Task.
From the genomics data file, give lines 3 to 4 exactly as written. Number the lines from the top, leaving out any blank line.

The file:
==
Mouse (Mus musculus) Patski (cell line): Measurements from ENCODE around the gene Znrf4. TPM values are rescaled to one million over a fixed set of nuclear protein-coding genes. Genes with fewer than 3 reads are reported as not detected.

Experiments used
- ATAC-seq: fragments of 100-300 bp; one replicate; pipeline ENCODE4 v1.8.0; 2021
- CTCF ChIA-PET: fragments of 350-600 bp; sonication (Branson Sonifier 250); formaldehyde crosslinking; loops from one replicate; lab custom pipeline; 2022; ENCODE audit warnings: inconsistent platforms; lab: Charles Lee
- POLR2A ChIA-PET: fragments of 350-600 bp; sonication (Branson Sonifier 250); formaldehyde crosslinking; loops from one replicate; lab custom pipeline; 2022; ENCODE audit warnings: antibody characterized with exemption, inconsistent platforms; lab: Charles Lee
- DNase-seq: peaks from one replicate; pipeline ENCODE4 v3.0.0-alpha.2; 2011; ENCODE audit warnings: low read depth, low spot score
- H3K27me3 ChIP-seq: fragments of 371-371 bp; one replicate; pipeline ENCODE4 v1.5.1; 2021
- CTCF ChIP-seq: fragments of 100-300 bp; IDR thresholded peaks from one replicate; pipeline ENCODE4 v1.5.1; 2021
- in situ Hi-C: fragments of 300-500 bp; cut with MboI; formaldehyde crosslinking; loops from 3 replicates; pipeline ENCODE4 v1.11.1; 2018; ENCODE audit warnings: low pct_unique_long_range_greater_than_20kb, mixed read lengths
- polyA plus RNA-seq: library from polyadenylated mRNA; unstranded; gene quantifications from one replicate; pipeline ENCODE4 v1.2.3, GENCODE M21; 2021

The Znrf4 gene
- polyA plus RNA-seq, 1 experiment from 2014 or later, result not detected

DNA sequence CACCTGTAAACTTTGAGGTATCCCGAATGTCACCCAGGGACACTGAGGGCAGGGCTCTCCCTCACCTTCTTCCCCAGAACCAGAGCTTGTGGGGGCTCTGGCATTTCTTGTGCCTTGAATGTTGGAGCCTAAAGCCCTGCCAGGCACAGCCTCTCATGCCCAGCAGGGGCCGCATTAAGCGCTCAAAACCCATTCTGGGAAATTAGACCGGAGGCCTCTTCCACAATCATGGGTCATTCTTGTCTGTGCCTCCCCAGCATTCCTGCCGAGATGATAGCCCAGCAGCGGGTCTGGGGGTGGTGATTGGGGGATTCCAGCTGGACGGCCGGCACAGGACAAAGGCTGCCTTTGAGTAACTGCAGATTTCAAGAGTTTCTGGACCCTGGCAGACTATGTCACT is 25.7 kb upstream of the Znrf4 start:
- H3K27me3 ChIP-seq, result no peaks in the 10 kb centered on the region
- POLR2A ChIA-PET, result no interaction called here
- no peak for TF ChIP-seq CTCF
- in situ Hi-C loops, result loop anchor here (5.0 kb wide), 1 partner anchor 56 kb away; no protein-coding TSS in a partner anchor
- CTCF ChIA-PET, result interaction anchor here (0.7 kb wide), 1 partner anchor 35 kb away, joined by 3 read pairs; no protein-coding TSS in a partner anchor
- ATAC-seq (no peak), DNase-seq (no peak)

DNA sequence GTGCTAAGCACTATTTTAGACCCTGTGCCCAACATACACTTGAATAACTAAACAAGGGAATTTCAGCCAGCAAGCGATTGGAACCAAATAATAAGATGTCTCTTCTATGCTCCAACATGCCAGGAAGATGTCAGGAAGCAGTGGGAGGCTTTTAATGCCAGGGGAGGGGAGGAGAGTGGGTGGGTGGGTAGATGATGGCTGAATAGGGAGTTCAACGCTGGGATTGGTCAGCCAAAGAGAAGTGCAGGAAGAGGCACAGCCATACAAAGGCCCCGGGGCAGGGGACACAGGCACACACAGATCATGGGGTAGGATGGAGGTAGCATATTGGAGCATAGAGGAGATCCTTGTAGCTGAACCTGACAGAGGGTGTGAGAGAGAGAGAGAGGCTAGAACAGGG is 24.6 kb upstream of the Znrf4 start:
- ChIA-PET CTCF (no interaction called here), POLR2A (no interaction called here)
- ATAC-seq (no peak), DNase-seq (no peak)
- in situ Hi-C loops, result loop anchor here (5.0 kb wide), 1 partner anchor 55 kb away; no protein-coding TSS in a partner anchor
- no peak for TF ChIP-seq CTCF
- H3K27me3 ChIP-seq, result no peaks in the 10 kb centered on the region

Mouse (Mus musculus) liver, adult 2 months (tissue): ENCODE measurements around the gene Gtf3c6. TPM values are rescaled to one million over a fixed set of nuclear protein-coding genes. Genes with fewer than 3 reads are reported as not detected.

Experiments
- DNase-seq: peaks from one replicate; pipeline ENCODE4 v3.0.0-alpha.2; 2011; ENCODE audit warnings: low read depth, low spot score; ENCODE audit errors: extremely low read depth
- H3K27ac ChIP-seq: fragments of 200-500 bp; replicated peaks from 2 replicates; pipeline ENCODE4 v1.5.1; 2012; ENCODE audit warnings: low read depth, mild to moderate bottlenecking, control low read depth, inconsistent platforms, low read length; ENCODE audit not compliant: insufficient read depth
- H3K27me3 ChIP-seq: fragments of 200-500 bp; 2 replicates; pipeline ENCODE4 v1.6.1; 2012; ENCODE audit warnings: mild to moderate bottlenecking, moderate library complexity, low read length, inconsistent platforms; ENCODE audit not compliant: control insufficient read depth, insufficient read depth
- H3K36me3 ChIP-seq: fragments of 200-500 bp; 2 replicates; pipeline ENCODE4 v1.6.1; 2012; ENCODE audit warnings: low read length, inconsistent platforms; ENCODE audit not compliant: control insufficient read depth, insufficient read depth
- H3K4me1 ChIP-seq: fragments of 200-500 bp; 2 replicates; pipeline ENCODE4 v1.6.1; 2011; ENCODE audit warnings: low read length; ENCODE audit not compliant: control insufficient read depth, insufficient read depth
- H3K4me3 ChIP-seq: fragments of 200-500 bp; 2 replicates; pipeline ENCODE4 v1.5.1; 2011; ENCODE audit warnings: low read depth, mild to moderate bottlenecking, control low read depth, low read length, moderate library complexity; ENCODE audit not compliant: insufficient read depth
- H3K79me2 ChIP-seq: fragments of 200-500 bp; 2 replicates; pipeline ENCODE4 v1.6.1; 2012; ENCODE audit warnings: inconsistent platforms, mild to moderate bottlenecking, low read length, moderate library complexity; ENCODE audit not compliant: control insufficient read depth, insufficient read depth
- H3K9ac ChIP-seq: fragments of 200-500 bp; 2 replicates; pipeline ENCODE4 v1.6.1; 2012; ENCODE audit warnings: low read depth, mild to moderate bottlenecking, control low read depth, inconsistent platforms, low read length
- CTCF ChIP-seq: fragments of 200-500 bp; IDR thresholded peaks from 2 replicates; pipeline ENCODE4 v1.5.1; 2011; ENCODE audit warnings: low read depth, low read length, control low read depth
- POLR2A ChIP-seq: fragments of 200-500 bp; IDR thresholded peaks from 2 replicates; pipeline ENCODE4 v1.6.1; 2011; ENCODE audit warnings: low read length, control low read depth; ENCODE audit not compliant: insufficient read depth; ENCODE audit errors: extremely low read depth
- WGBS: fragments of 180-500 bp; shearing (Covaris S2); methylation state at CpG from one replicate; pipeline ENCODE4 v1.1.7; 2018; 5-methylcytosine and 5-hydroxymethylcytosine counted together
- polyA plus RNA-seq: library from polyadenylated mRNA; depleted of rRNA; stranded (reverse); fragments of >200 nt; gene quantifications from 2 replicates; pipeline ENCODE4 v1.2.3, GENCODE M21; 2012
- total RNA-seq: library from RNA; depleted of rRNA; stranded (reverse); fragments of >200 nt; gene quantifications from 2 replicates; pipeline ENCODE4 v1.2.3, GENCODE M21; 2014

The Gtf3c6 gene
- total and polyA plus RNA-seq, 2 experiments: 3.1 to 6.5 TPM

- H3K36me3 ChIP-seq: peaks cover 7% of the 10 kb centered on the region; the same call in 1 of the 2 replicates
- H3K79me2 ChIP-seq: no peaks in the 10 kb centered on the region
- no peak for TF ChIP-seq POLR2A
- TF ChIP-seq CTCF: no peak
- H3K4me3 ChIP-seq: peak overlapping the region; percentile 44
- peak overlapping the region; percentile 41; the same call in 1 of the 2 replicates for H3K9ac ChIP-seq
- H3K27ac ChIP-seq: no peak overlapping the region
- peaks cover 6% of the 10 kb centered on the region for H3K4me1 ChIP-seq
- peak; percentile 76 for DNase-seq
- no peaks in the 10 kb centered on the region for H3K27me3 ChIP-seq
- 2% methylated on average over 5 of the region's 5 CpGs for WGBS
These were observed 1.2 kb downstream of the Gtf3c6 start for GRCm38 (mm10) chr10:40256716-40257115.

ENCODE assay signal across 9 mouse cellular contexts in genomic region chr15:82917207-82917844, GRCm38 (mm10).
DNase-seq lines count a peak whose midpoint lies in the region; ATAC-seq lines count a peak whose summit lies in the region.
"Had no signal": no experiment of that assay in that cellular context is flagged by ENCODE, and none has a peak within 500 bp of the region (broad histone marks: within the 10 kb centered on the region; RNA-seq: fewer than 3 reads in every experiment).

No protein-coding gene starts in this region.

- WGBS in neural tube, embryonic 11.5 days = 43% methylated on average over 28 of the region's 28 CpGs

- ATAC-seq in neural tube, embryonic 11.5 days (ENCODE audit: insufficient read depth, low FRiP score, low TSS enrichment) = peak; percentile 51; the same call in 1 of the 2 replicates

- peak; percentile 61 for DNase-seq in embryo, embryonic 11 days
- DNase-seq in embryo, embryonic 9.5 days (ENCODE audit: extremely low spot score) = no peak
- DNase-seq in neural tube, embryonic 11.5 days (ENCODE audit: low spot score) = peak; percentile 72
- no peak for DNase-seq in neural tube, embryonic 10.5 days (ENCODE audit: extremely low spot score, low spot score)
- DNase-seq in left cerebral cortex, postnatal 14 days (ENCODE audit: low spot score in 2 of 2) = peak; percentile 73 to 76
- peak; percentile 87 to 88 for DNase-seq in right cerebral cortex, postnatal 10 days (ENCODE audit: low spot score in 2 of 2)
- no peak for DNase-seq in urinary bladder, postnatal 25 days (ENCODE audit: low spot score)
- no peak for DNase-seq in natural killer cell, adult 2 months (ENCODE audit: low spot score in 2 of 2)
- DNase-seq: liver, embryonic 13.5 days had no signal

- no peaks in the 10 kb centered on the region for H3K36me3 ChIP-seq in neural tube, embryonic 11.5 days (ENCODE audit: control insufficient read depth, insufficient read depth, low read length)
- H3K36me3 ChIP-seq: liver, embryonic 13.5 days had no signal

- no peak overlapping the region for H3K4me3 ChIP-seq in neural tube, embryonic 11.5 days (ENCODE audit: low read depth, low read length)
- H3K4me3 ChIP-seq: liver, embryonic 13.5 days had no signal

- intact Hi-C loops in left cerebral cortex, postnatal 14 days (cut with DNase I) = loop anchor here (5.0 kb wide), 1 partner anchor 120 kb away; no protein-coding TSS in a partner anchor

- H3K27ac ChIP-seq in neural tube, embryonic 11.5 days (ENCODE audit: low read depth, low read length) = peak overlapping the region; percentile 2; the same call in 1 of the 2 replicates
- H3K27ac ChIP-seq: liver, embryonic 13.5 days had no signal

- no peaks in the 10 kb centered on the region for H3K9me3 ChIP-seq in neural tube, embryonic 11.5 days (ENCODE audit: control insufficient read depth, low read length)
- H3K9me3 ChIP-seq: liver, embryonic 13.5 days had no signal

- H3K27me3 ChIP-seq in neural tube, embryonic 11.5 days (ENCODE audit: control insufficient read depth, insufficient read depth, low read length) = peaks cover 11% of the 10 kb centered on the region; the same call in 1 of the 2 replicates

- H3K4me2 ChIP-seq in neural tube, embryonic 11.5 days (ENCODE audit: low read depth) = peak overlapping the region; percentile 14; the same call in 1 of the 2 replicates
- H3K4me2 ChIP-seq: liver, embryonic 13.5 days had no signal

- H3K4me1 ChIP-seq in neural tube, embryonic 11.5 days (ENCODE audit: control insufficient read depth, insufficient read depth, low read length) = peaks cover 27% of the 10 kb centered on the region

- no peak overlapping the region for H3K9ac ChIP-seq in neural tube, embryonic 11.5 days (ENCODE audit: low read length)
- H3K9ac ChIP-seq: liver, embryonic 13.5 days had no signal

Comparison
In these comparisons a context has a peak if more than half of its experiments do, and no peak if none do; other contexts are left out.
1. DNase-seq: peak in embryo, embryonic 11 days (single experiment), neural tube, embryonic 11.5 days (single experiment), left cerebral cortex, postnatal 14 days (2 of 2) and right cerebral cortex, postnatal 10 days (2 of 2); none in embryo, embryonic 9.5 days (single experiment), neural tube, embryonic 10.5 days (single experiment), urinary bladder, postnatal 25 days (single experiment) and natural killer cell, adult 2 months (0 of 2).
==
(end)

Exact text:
- ATAC-seq: fragments of 100-300 bp; one replicate; pipeline ENCODE4 v1.8.0; 2021
- CTCF ChIA-PET: fragments of 350-600 bp; sonication (Branson Sonifier 250); formaldehyde crosslinking; loops from one replicate; lab custom pipeline; 2022; ENCODE audit warnings: inconsistent platforms; lab: Charles Lee